Since this distinction isn't always clear, the parser parses the raw data into a machine readable data structure, while a reader parses the data (usually post-parsed) into application specific data structures.

Canonical S-Expressions have the same problem in regards to needing a reader that XML does, but unlike XML, you don't have the storage or bandwidth issues of the tags.

JSON seems to have won out the generic data format wars by offering some types, making writing a reader trivial (or in some cases, unnecessary) but anyone who has ever had to work with JSON knows that its thin layer of types is misleading. As an example, “How do you store a date in Javascript?”

You could store it as Unix time, seconds after the epoch, or you could store it in an ISO 8601 formatted string, ie "2008-09-15T15:53:00+05:00" or an RFC 822 date format, or something else entirely. Your parser will happily give you a string, but you're stuck needing a reader to do that final conversion, just like you did with XML.

JSON-LD solves some of this by giving your values semantic meaning, but it makes the parser more complex.

And neither XML nor JSON handle binary data well. To store binary data in either format, you must first convert it to Base64, which introduces an enormous amount of storage and transmission overhead.

Canonical S-Expressions offers none of the overhead of XML and doesn't claim to do type conversions. Since you'll need a reader anyway, you can do your type conversions in that step.

Further Thoughts and Alternatives

In practice, having some type data assistance does offer benefits. It makes your reader simpler, and it makes the format more pleasant to work with, and so while I appreciate cxesp's simplicity, I find working with it to be more challenging than it should be.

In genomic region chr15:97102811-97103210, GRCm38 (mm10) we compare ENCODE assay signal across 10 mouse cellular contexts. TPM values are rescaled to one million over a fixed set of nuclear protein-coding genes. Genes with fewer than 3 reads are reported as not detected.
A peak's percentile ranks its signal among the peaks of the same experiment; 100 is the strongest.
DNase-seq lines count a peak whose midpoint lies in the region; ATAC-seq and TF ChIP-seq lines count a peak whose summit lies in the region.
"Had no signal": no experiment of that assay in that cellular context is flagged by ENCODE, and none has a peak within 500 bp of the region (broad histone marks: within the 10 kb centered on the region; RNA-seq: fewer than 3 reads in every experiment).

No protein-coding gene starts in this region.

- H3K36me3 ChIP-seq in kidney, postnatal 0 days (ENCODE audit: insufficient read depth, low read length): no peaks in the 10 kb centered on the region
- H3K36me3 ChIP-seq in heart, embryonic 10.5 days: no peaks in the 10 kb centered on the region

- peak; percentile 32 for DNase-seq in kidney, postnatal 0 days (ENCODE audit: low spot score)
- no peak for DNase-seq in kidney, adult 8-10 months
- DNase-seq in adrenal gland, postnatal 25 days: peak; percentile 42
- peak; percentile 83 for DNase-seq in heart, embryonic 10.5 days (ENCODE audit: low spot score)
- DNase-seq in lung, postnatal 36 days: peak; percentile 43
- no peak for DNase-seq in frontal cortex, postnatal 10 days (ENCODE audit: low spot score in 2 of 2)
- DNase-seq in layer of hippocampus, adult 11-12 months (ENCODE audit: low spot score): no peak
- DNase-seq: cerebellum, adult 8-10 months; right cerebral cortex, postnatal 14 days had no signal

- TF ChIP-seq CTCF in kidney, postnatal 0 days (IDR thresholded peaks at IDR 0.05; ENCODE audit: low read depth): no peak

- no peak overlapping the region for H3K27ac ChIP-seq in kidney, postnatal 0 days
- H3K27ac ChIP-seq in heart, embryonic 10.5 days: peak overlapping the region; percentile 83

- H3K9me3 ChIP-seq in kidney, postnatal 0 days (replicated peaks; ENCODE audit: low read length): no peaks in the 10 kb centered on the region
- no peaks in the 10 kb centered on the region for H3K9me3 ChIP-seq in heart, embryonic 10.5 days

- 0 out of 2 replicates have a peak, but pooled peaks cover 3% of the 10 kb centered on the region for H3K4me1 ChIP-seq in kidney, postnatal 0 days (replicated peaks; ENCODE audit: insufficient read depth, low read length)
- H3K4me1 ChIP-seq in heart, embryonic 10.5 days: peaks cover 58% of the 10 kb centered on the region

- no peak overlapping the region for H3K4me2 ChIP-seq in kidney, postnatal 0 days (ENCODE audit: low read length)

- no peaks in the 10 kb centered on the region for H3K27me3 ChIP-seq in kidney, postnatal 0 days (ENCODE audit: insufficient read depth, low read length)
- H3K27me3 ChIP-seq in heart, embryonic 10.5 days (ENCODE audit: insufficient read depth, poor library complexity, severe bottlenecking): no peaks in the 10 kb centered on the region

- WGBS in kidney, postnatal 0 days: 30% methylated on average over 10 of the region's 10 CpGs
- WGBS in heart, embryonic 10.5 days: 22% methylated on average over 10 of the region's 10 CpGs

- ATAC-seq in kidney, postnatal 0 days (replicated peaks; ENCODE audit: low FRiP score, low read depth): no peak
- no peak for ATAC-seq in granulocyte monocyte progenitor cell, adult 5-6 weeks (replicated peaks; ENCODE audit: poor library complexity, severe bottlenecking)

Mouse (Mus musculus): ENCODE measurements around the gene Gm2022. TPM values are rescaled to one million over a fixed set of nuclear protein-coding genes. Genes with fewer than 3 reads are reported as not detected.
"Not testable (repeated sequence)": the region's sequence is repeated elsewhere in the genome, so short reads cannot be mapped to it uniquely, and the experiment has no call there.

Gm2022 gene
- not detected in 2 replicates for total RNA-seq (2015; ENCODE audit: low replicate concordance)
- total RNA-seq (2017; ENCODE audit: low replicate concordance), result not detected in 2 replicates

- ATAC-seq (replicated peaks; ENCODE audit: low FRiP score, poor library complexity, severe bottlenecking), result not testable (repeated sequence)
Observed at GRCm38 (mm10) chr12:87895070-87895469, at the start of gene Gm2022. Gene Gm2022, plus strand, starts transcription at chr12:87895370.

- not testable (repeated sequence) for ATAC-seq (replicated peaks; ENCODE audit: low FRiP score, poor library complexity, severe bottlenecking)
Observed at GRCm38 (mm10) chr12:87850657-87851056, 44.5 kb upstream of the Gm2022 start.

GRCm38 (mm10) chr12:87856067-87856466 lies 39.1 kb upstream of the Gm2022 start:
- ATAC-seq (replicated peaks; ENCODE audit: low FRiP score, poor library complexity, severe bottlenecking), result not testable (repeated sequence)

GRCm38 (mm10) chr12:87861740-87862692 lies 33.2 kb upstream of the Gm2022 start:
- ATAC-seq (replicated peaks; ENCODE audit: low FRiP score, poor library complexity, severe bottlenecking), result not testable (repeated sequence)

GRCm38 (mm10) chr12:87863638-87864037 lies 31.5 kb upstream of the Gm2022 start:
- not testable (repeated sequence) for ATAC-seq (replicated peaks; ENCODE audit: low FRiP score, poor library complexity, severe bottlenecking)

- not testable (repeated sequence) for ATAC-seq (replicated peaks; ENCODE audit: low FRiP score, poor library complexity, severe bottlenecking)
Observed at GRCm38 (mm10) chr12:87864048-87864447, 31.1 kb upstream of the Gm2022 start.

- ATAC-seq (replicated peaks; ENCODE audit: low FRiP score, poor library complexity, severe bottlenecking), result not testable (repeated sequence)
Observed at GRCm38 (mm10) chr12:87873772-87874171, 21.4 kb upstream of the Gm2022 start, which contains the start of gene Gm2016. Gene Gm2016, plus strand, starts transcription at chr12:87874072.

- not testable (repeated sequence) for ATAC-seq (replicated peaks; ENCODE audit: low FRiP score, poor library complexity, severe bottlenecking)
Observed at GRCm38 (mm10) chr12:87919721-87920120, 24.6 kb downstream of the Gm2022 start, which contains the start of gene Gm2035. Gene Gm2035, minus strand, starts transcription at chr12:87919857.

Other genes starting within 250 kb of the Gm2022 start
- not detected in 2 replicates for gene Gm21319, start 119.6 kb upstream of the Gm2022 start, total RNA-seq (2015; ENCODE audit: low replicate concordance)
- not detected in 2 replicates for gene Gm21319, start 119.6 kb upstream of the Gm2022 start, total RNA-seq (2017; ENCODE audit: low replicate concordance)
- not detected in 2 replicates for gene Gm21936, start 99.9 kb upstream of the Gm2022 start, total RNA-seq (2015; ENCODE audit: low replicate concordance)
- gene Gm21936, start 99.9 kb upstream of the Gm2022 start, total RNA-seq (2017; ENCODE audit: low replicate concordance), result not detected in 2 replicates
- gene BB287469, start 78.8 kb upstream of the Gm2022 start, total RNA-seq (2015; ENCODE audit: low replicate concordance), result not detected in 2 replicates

One thought that I keep having while I'm using csexp is to use the type hints to store information such as the data type. Imagine if instead of:


We instead stored:


That would give us the data type and we could let the reader take some of the work off of our programming logic. This is similar to JSON-LD's method of storing semantic data.

I personally like this idea, but it requires changes to the readers to recognize a new “Semantic Canonical S-Expression”.

A simpler idea would be to store some type information alongside the data, so instead of 3:253, you might store I3:253, with “I” indicating that the value is an integer. This is exactly what the Bencoding format does. Bencoding offers many of the same benefits of CSEXP, but because it also supports types, is a bit easier to work with. The downside, as always, is that this helpfulness comes at the cost of storage and bandwidth.

Other formats exist as well. I previously mentioned Bencoding, but there is also MessagePack, ASN.1, CBOR, and the newest, Preserves. Each of these has a different approach, though they center around the same problem- making it easy to store arbitrary data, especially binary data, on disk and on the network.

It's beyond the scope of this post to delve into each of them. I think Preserves is the most interesting of the formats. It's certainly the most expressive despite being compact, but since I haven't used it I don't know if that expressiveness will be something I need or if I could simply use Bencoding or MessagePack to the same effect.


Canonical S-Expressions are a great, flexible, compact data format. It's very fast and efficient. If you have straightforward needs, it's certainly worth checking out. In my use case, Datashards, it fits our current needs. If we end up wanting to store more complex data structures in the format, such as associative arrays, that will be the time to re-evaluate the format choice to see if something else would be a better fit.